very successful in leading the Dyhrn family mining business. The estate, which
Amalia von Dyhrn inherited, was enormous; estimated to be 10 million Prussian
thalers (nowadays approx. 165 million US dollars). It was because of this
princely wealth that people very often referred to her as ?Princess? instead of
Although she had no children, Amalia and Julius took care of two of their
closest relatives. Since 1822 their nephew Alfred von Dyhrn was living at their
mansion in Hermsdorf, and later Amalia also took care of her niece Baroness
Anette von Dyhrn.
Dyhrn family versus Catholic Church
The priest Franz Gyrdt became the closest friend of the Baroness and was
also the administrator of her finances. He was encouraging her to make several
donations for Catholic Church and for catholic institutions in the province of
Silesia. Amalia, as a humanitarian person, made numerous donations also for poor
and less fortunate people during her life. Franz Gyrdt had a very big influence
on the Baroness; it was probably because of him that the Baroness von Dyhrn
converted to Catholicism. In the middle of the 1860s she got very ill and in
June 1866 she died. Surprisingly, the principal heir of her fortune was her
longtime friend and advisor Gyrdt. Her closest relatives ?the Dyhrns from
Herzogswaldau, were extremely unpleasantly surprised by the content of Amalia?s
testament. The part of the Dyhrn family fortune, estimated to something more
than 12 million thaler (nowadays approx. 200 million US dollars), which at the
time was in Amalia?s hands, was being inherited by a person who was not even a
member of the family and who was actually catholic. She left more than 9 million
thaler (nowadays approx. 149 million US dollars) to Gyrdt, only 1,5 million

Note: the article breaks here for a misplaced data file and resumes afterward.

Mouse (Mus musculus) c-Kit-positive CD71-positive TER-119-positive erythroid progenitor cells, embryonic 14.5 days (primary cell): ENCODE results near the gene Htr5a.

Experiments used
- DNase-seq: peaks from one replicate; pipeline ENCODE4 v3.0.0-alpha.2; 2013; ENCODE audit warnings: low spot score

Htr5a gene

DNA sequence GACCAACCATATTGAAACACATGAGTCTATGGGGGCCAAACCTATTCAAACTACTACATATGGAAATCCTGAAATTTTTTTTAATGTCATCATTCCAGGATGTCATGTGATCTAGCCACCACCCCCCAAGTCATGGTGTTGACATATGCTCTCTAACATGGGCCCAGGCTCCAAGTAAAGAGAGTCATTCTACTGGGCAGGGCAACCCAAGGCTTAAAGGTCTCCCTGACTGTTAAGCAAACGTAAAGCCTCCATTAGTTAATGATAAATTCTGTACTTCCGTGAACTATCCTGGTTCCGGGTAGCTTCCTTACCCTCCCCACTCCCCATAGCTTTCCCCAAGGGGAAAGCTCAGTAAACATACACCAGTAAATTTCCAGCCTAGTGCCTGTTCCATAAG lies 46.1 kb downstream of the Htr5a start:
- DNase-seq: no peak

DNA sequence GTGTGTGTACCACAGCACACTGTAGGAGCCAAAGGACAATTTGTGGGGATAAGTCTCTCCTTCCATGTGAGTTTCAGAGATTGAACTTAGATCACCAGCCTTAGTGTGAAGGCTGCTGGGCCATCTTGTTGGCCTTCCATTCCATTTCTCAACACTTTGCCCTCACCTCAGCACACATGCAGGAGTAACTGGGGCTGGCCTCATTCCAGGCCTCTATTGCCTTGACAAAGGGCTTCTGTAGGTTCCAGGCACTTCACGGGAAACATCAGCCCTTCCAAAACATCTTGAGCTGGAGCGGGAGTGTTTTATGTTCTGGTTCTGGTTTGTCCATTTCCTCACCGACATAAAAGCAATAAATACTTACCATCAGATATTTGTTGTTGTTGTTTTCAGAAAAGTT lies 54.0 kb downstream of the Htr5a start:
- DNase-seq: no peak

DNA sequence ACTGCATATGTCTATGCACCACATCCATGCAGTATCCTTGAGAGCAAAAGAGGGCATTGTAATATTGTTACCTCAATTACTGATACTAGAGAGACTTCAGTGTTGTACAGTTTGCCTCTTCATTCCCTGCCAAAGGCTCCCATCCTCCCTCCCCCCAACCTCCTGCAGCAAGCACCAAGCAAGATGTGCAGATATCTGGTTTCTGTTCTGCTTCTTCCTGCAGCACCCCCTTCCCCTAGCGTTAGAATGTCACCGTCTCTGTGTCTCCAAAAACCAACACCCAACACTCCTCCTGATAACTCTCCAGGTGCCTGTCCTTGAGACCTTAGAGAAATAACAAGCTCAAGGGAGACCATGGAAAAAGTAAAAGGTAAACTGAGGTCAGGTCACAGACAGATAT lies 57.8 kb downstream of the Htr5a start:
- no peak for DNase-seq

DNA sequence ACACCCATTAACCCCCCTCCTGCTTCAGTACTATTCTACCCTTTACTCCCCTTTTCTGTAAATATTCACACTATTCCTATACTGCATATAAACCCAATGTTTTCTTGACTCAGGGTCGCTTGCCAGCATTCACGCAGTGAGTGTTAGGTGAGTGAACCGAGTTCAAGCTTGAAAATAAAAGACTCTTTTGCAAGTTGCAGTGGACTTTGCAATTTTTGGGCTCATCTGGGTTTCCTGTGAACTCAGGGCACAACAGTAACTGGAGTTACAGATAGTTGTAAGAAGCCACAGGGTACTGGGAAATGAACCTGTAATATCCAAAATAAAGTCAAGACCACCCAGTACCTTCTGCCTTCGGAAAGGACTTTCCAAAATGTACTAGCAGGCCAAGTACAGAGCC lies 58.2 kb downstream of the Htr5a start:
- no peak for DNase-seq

thaler to her niece Anette (married to Count Heinrich Wilhelm von Dyhrn from the
Dolzig estate), half of a million thaler to her nephew Alfred and the rest to
charities in Breslau and for rebuilding of her mansion in Hermsdorf into an
orphanage. She also left some of her money to her loyal longtime servants ?
especially appreciated was her personal maid and companion Clara J?schke.
The Dyhrn family was not prepared to give up the fortune. But after more
than 10 years of lawsuits between the family and Gyrdt nothing could be done in
favor of the family, because the will was constructed perfectly, allowing
neither a refutation nor the right for jurisdiction of the government. The Dyhrn
family, who was always convinced, that the priest either forged the testament or
forced Amalia to appoint him the main heir of the family fortune, was powerless.
Even the Emperor Wilhelm himself could not help them. After Franz Gyrdt received
his share of the assets, his lifestyle changed dramatically. He bought new
properties, traveled a lot and he also gave up working as a priest. After
Gyrdt?s death the fortune of this Protestant family was inherited by the Diocese
of Breslau (elevated to Archdiocese in 1930) and was being administrated by the
Prince-Bishop of Breslau dr. Heinrich F?rster, who already in 1866 also directly
inherited a share from Amalia von Dyhrn?s estate, and by dr. Adolph Franz. When
dr. Franz was leading the German Catholic newspaper Germania, this was also
being, among many other Catholic institutions, financially supported by the
Protestant Dyhrn family?s fortune.
The story was mentioned in several European newspapers, being one of the
biggest scandals in the German Catholic Church in the 19th Century.
The Dyhrn palace in Hermsdorf was later in fact rebuilt and modernized,
and named after the Baroness as Amalia von Dyhrn-Czettritz Waisenhaus in
Several hospitals were established in Lower Silesia under the Baroness von
Dyhrn?s supervision and financial support.
Archiv f?r schlesische Kirchengeschichte, Bands 8-9. A. Lax
F. Petermann: Das Priestererbe. Selbstverlag, 1890.